NOTE: On this page This research has been updated to use 2017/18 GERS figures, in the update we also use real rates of bank interest, not the highly conservative 4% (used in this version) and apply them to the banked surpluses. We have also applied a deflation formula at 2018 prices, as well as calculating the rate of return if the 1980’s surpluses had been placed in an oil fund returning the same profits as Norway’s. Please go to, and share, the updated research here: GERS – an annual exercise in hiding Scotland’s true wealth.
Every Westminster Government in my lifetime has knowingly diverted billions of pounds of Scottish revenue to Westminster.
This has led to lower investment in Scotland, higher unemployment, lower economic growth, lower standards of living, economic migration and growing inequality and poverty. This is the sort of government behaviour that often leads to demonstrations and makes headline news, and might have done so here if it wasn’t for the fact that the Scottish people have remained mostly unaware of the wealth draining south.
In this article, I will expose the accounting trick that hides Scotland’s wealth. I will also supply solid evidence that if Scotland was already an independent country our economy would be booming and public finances debt-free.
The confidence trick
For generations the people of Scotland have been fed a negative narrative on the health of Scotland’s economy. A depressing picture has been drawn by Westminster politicians of Scotland as a subsidised state dependent on the UK for charitable hand-outs with higher levels of debt and a dependency on the public sector. Scotland has been told that without the generosity of the UK to bail us out, Scotland would be a bankrupt nation, unable to meet the very basic needs and wants of its people. The reasons given for this belief seem to be a mix of Scotland being too “small” a country, not having the skills, resources and infrastructure, the wrong type of industry (too much manufacturing and exporting) and therefore too much debt.
This narrative is fundamentally untrue. There is simply no evidence to support it whatsoever.
So manifestly untrue, in fact, that all the available economic data entirely contradicts the age old, absurd and tired Westminster proposition that Scotland could not succeed as an independent self governing country. The “too small, too poor and too stupid” argument has become so discredited recently that none of the major players in the No Campaign now dare to suggest it.
The reason that most anti-independence politicians have retreated from suggesting that “Scotland’s economy is a basket case” is that the truth is now easily sourced. Evidence such as the McCrone Report, classified as top secret for 30 years by the 1970s Labour Government but now publicly available, states that “the SNP had underestimated the nation’s oil wealth” and that an independent Scotland would “suffer from an embarrassment of riches”. That report was written in 1974 and classified as secret due to worries about “restless natives” if its facts were known by the masses in Scotland. It was eventually made public only after a Freedom of Information Act request in 2005.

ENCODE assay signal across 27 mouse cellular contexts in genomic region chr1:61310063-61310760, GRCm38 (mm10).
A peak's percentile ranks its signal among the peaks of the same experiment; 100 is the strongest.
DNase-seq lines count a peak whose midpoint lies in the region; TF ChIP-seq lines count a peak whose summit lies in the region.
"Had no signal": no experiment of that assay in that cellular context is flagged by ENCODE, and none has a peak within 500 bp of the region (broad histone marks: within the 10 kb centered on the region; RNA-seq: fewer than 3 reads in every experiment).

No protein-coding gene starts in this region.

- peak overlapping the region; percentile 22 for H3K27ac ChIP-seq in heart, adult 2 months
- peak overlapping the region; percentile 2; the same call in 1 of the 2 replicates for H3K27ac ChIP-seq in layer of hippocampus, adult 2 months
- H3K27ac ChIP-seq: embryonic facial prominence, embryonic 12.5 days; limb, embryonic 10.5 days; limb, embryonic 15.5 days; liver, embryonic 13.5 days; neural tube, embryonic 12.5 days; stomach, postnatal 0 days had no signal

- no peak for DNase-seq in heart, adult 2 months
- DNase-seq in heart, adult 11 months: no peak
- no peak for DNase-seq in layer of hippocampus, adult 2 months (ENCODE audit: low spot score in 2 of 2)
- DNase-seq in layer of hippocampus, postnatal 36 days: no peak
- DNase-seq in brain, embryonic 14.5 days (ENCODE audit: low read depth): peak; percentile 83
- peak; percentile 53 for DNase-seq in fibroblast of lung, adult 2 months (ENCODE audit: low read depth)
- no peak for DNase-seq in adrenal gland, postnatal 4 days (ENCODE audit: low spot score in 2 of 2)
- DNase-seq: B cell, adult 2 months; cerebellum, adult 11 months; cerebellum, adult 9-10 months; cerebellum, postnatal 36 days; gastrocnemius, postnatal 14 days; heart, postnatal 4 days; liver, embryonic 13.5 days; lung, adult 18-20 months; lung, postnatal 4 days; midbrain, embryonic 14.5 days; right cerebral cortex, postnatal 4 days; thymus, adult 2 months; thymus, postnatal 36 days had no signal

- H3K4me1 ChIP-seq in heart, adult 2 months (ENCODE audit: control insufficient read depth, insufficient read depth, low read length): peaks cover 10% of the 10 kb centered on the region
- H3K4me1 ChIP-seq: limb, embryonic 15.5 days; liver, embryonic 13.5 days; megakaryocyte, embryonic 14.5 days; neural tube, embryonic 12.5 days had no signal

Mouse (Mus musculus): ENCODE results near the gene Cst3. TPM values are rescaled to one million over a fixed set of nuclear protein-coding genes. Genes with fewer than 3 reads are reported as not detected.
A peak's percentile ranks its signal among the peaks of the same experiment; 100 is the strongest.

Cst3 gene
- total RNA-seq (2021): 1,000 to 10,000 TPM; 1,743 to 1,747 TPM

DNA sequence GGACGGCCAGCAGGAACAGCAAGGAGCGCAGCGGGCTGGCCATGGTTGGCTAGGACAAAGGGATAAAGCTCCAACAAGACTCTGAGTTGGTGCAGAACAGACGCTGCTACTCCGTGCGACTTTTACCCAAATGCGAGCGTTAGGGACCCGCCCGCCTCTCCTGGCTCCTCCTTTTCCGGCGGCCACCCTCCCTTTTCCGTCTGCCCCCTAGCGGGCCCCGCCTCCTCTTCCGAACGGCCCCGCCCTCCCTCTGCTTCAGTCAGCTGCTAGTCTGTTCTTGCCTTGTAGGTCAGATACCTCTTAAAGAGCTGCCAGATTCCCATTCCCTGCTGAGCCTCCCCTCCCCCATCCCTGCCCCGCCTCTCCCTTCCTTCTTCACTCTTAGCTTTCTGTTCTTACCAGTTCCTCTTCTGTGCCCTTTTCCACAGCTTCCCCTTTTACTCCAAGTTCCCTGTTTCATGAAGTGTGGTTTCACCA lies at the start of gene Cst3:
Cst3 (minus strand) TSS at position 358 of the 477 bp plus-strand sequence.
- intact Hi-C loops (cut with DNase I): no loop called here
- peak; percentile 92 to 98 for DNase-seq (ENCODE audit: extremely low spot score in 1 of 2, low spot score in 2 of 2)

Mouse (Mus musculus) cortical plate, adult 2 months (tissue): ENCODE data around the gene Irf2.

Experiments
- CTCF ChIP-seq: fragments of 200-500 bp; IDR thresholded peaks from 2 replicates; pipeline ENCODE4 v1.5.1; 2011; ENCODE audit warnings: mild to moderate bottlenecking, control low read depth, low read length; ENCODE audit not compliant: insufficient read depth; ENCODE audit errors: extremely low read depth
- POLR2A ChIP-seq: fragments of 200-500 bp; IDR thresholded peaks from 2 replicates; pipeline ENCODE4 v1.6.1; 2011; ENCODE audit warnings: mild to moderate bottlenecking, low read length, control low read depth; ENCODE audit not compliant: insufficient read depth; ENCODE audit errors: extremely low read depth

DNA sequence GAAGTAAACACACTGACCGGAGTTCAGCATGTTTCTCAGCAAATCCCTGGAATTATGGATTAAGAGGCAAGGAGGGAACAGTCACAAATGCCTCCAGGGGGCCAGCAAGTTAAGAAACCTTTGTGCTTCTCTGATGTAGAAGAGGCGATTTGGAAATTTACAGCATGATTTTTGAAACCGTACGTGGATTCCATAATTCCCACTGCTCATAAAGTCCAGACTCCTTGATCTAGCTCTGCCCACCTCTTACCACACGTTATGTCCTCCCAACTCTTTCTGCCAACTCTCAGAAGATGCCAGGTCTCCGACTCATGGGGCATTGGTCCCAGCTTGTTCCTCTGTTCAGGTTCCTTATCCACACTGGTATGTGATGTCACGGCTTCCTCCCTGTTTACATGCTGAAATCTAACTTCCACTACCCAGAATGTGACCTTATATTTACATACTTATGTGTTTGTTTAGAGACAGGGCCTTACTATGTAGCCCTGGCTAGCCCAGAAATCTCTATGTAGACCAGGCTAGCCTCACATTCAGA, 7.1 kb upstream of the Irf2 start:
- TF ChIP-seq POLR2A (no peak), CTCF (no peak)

More recently, former Chancellor Denis Healey in an exclusive interview with Holyrood Magazine said:
“Scotland “pays its fair share” and that “these myths” are simply perpetuated by those that oppose independence”. And that “Scotland’s oil wealth had been squandered by Westminster rather than invested, while being underplayed (in value terms) by the UK government to subdue calls for Scottish independence”.
Scotland pays its way
We also now know from Scotland’s national accounts – Government Expenditure and Revenue Scotland (GERS) – that every single year for the last 32 years Scotland’s tax revenue generation per head has been higher than all the other UK nations. This is solid proof that oil price volatility isn’t a problem, for if it was, then at least once in 32 years Scotland’s revenues would have dropped below the average for the rest of the UK but it never did.
Last year, for example, Scotland generated 9.9% of the UK’s total tax revenue with only 8.4% of the UK population. When you add in the Barnett Formula, our share of the UK expenditure rises to around 9.3% last year, £4.4 billion short of the figure that Scotland would have had to spend if we had received 9.9%. As Business for Scotland showed previously, the No Campaign is self-evidently wrong when it tries to claim that 9.3% is a larger number than 9.9%.
Having had to abandon the overarching “too small, too poor and too stupid” approach, the No Campaign has resorted to obfuscation in its latest attempt to undermine the people’s confidence in themselves. Now they pursue completely untrue micro-arguments to confuse and spread fear and doubt. All of these scare stories have strength only in their complexity but are easily debunked in areas such as bank bail-outs, border control, EU membership, defence and currency to name only a few.
The No Campaign’s accomplices in some of the mainstream metropolitan media have been giving headline status to even the most ridiculous of scare stories without even a perfunctory examination of the facts. However even some of their own MP’s find some of the claims to be embarrassing.
The debt trick
Looking at Scotland’s national accounts (GERS) you can see that there is an expenditure line labelled “Public Sector Debt Interest” in 2011/12. This amounts to £4.1 billion and begs the question. Why does an oil rich nation at a time when oil and energy prices are high have to pay so much interest on debt? No other similar nation with a strong onshore economy and the additional bonus of a large and well established oil and gas sector like Scotland is burdened with such payments.
Note: The £4.1 billion is simply the cost of servicing the interest on a much larger debt, there is no actual capital repayment element in that figure.
So I looked back at 32 years of historic GERS data and found the following quite staggering:
- Every year for 32 years (the entire available data) GERS includes a deduction from Scotland’s block grant equivalent to Scotland’s population percentage share of Westminster debt.
- Over the 32 years, Scotland’s share of UK debt interest amounted to £64.1 billion.